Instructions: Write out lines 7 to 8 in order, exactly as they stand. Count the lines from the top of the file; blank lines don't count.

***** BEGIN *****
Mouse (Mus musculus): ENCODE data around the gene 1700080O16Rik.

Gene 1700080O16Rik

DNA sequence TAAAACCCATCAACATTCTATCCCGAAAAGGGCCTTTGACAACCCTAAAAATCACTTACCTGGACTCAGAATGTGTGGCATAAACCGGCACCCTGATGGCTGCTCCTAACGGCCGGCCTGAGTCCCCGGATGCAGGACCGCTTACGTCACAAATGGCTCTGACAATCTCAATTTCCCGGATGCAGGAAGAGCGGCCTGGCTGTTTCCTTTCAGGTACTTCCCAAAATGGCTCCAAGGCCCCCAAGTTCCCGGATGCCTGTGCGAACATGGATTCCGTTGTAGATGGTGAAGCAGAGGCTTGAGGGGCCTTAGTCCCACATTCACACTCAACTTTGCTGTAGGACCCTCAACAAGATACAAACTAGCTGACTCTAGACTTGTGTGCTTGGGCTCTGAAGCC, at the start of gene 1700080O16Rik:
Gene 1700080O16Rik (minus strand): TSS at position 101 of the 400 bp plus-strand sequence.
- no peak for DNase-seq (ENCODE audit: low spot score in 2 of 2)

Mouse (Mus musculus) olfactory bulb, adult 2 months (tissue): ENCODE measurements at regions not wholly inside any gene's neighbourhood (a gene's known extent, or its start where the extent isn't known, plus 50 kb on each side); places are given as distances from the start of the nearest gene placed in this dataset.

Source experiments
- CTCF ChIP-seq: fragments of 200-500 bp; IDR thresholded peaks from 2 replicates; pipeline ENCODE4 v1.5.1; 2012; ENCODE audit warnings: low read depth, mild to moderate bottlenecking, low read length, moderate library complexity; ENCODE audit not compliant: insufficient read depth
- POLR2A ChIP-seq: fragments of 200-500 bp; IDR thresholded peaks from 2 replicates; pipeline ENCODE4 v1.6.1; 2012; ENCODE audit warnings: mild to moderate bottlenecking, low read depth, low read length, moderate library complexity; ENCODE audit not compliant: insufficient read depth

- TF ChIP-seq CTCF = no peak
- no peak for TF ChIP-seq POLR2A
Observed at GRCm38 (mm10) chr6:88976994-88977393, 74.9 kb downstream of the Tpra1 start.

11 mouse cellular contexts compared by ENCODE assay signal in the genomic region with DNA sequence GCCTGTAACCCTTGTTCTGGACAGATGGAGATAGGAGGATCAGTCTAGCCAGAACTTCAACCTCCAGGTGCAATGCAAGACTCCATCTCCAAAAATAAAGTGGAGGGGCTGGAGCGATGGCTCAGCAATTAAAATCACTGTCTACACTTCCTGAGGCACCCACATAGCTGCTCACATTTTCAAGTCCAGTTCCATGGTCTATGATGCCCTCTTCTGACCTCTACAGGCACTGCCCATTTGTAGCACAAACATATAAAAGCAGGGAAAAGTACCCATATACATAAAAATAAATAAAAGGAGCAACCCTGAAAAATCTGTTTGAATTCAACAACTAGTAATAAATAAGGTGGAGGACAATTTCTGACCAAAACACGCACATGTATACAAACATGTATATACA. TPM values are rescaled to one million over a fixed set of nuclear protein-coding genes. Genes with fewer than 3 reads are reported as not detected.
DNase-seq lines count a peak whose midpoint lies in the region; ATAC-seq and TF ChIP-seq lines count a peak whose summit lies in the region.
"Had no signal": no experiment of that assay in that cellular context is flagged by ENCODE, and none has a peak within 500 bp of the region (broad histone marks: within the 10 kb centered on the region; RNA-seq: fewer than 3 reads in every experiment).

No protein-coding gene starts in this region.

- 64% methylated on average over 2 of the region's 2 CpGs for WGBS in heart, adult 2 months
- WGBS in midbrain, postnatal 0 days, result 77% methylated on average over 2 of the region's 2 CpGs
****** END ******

Source experiments
- CTCF ChIP-seq: fragments of 200-500 bp; IDR thresholded peaks from 2 replicates; pipeline ENCODE4 v1.5.1; 2012; ENCODE audit warnings: low read depth, mild to moderate bottlenecking, low read length, moderate library complexity; ENCODE audit not compliant: insufficient read depth